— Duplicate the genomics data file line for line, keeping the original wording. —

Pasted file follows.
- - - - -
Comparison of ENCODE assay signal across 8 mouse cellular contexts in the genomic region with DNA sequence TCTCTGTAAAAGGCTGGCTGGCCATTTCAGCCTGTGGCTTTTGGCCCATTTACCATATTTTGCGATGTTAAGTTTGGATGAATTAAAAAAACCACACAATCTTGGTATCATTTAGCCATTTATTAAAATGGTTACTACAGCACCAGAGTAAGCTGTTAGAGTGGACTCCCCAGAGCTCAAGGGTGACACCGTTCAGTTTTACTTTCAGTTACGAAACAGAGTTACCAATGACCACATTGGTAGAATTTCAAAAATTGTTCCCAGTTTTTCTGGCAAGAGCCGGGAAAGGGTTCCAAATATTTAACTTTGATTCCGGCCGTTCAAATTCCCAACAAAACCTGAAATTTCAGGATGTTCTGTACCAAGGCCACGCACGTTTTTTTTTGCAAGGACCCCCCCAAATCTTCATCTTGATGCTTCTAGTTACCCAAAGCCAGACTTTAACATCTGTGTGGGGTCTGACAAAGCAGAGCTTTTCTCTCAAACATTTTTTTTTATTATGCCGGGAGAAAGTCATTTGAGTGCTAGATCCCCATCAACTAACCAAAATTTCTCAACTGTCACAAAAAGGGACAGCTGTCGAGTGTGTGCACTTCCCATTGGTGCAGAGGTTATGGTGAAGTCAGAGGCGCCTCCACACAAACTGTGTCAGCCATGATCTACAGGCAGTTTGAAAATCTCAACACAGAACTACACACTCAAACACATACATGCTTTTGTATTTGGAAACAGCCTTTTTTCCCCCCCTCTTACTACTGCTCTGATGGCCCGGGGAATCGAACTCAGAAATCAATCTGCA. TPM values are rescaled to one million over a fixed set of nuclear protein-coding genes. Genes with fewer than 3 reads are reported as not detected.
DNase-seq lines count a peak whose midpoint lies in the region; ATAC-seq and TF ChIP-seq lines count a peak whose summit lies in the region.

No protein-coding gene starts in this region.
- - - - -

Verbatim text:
Comparison of ENCODE assay signal across 8 mouse cellular contexts in the genomic region with DNA sequence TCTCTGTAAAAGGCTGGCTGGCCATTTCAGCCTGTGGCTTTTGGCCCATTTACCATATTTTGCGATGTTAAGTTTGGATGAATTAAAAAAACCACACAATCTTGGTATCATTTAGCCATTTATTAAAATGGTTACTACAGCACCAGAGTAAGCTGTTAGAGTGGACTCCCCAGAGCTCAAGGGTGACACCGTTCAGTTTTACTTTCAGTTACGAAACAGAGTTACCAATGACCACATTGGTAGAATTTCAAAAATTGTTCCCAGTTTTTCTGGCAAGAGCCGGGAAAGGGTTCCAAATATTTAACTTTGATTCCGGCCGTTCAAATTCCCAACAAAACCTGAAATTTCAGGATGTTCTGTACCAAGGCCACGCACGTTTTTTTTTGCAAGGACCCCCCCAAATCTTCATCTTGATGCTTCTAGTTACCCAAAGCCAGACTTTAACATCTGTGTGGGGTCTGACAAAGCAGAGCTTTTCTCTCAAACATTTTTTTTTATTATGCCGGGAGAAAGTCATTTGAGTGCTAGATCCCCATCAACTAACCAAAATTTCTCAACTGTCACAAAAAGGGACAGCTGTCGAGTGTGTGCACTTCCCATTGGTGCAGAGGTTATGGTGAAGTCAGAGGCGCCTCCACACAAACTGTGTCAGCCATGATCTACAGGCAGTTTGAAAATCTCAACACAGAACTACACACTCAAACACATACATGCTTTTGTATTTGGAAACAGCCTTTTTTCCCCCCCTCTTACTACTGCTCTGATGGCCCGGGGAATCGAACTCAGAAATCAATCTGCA. TPM values are rescaled to one million over a fixed set of nuclear protein-coding genes. Genes with fewer than 3 reads are reported as not detected.
DNase-seq lines count a peak whose midpoint lies in the region; ATAC-seq and TF ChIP-seq lines count a peak whose summit lies in the region.

No protein-coding gene starts in this region.